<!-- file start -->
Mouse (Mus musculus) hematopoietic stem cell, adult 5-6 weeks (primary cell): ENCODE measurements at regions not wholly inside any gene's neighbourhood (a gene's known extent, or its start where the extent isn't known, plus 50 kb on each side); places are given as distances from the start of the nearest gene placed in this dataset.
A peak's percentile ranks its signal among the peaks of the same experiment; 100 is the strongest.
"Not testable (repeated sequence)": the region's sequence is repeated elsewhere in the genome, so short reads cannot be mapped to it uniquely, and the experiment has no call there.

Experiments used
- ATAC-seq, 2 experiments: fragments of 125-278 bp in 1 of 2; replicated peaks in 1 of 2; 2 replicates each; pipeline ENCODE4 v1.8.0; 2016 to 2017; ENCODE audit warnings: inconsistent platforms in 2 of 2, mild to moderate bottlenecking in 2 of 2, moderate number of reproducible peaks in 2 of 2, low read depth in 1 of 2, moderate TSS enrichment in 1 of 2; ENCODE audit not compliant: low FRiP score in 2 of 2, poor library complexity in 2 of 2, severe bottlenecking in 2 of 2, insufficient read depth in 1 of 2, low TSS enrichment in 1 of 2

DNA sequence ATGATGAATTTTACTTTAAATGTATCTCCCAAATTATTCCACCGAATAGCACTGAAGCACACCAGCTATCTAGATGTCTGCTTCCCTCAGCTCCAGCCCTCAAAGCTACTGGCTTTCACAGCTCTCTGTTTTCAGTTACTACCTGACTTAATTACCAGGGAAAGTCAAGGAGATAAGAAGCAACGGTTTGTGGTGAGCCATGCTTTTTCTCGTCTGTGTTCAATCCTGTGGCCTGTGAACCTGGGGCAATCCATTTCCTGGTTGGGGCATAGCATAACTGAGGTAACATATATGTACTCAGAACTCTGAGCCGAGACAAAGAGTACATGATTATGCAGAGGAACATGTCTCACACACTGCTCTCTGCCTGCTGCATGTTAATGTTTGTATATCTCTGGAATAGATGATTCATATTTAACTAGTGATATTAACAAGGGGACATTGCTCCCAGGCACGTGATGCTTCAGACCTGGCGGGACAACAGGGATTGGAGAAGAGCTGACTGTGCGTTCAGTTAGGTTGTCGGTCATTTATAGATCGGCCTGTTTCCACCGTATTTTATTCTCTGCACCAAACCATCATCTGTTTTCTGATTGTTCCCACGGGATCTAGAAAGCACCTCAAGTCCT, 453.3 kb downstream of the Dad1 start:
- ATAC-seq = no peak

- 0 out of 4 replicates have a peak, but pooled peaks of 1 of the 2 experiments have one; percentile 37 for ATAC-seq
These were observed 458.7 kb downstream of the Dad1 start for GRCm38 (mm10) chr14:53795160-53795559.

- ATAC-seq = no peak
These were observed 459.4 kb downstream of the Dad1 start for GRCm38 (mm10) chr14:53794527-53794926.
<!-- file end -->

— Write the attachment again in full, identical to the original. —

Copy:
Mouse (Mus musculus) hematopoietic stem cell, adult 5-6 weeks (primary cell): ENCODE measurements at regions not wholly inside any gene's neighbourhood (a gene's known extent, or its start where the extent isn't known, plus 50 kb on each side); places are given as distances from the start of the nearest gene placed in this dataset.
A peak's percentile ranks its signal among the peaks of the same experiment; 100 is the strongest.
"Not testable (repeated sequence)": the region's sequence is repeated elsewhere in the genome, so short reads cannot be mapped to it uniquely, and the experiment has no call there.

Experiments used
- ATAC-seq, 2 experiments: fragments of 125-278 bp in 1 of 2; replicated peaks in 1 of 2; 2 replicates each; pipeline ENCODE4 v1.8.0; 2016 to 2017; ENCODE audit warnings: inconsistent platforms in 2 of 2, mild to moderate bottlenecking in 2 of 2, moderate number of reproducible peaks in 2 of 2, low read depth in 1 of 2, moderate TSS enrichment in 1 of 2; ENCODE audit not compliant: low FRiP score in 2 of 2, poor library complexity in 2 of 2, severe bottlenecking in 2 of 2, insufficient read depth in 1 of 2, low TSS enrichment in 1 of 2

DNA sequence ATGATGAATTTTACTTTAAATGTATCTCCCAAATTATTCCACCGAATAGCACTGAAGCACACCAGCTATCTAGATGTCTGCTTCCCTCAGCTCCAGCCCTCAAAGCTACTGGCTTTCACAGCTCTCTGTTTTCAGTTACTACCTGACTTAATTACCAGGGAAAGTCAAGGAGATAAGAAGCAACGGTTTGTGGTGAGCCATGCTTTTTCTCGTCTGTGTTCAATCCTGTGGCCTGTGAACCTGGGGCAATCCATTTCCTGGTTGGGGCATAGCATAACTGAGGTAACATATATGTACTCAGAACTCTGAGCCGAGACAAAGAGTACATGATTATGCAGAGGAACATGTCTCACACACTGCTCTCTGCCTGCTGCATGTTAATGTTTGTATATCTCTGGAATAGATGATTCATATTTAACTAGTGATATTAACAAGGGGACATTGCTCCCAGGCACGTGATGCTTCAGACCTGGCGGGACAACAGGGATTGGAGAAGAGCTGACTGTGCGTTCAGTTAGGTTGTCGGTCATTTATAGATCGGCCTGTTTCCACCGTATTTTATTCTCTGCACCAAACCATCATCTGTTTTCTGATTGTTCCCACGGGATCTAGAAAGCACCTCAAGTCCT, 453.3 kb downstream of the Dad1 start:
- ATAC-seq = no peak

- 0 out of 4 replicates have a peak, but pooled peaks of 1 of the 2 experiments have one; percentile 37 for ATAC-seq
These were observed 458.7 kb downstream of the Dad1 start for GRCm38 (mm10) chr14:53795160-53795559.

- ATAC-seq = no peak
These were observed 459.4 kb downstream of the Dad1 start for GRCm38 (mm10) chr14:53794527-53794926.